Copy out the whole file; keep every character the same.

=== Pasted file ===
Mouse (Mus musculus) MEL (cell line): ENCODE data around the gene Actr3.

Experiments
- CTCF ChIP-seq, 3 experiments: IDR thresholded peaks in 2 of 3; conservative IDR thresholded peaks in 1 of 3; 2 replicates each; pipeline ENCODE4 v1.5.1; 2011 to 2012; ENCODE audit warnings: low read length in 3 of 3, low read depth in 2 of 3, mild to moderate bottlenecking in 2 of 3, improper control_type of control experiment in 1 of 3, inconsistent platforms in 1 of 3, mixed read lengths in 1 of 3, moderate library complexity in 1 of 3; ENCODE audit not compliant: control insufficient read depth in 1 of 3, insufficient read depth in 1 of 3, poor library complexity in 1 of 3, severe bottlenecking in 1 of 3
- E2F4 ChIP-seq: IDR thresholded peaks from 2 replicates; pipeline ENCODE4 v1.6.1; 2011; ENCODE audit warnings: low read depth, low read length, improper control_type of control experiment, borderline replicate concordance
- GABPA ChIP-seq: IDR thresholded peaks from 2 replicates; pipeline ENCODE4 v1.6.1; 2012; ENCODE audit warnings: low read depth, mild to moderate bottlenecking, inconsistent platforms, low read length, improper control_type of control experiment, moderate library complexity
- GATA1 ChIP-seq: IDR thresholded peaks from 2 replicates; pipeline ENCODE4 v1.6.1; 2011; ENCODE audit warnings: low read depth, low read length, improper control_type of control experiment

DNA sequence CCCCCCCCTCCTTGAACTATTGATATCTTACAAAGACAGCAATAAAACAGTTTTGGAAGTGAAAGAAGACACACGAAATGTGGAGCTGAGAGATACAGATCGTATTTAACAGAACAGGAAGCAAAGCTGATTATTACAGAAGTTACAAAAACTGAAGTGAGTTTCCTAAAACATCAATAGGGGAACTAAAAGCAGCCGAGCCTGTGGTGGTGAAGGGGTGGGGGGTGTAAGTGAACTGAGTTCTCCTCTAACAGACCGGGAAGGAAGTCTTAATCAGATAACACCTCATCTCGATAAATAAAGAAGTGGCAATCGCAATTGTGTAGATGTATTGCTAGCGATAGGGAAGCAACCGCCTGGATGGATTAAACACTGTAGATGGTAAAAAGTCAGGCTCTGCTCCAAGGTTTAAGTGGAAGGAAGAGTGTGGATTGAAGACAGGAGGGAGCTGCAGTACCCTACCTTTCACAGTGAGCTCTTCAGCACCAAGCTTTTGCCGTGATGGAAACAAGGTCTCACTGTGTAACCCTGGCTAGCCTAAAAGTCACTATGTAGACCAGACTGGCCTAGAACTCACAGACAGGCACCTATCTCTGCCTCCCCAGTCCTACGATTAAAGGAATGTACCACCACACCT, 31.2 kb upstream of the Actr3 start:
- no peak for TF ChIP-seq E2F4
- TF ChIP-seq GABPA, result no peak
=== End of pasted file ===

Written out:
Mouse (Mus musculus) MEL (cell line): ENCODE data around the gene Actr3.

Experiments
- CTCF ChIP-seq, 3 experiments: IDR thresholded peaks in 2 of 3; conservative IDR thresholded peaks in 1 of 3; 2 replicates each; pipeline ENCODE4 v1.5.1; 2011 to 2012; ENCODE audit warnings: low read length in 3 of 3, low read depth in 2 of 3, mild to moderate bottlenecking in 2 of 3, improper control_type of control experiment in 1 of 3, inconsistent platforms in 1 of 3, mixed read lengths in 1 of 3, moderate library complexity in 1 of 3; ENCODE audit not compliant: control insufficient read depth in 1 of 3, insufficient read depth in 1 of 3, poor library complexity in 1 of 3, severe bottlenecking in 1 of 3
- E2F4 ChIP-seq: IDR thresholded peaks from 2 replicates; pipeline ENCODE4 v1.6.1; 2011; ENCODE audit warnings: low read depth, low read length, improper control_type of control experiment, borderline replicate concordance
- GABPA ChIP-seq: IDR thresholded peaks from 2 replicates; pipeline ENCODE4 v1.6.1; 2012; ENCODE audit warnings: low read depth, mild to moderate bottlenecking, inconsistent platforms, low read length, improper control_type of control experiment, moderate library complexity
- GATA1 ChIP-seq: IDR thresholded peaks from 2 replicates; pipeline ENCODE4 v1.6.1; 2011; ENCODE audit warnings: low read depth, low read length, improper control_type of control experiment

DNA sequence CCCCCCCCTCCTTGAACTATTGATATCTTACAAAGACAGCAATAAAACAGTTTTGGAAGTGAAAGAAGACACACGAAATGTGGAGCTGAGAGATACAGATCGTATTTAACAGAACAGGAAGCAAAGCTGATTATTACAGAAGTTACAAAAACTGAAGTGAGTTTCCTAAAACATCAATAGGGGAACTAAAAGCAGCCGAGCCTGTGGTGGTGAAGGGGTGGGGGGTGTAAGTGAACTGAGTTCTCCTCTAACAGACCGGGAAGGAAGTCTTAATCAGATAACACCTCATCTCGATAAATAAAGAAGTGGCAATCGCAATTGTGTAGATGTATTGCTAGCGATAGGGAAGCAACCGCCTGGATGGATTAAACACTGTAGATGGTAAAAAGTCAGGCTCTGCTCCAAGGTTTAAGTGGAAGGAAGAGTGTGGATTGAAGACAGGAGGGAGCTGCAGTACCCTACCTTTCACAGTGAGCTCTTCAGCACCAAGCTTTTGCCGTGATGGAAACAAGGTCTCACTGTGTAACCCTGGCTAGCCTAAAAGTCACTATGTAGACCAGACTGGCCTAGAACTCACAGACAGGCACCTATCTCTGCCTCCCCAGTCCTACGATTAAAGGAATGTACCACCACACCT, 31.2 kb upstream of the Actr3 start:
- no peak for TF ChIP-seq E2F4
- TF ChIP-seq GABPA, result no peak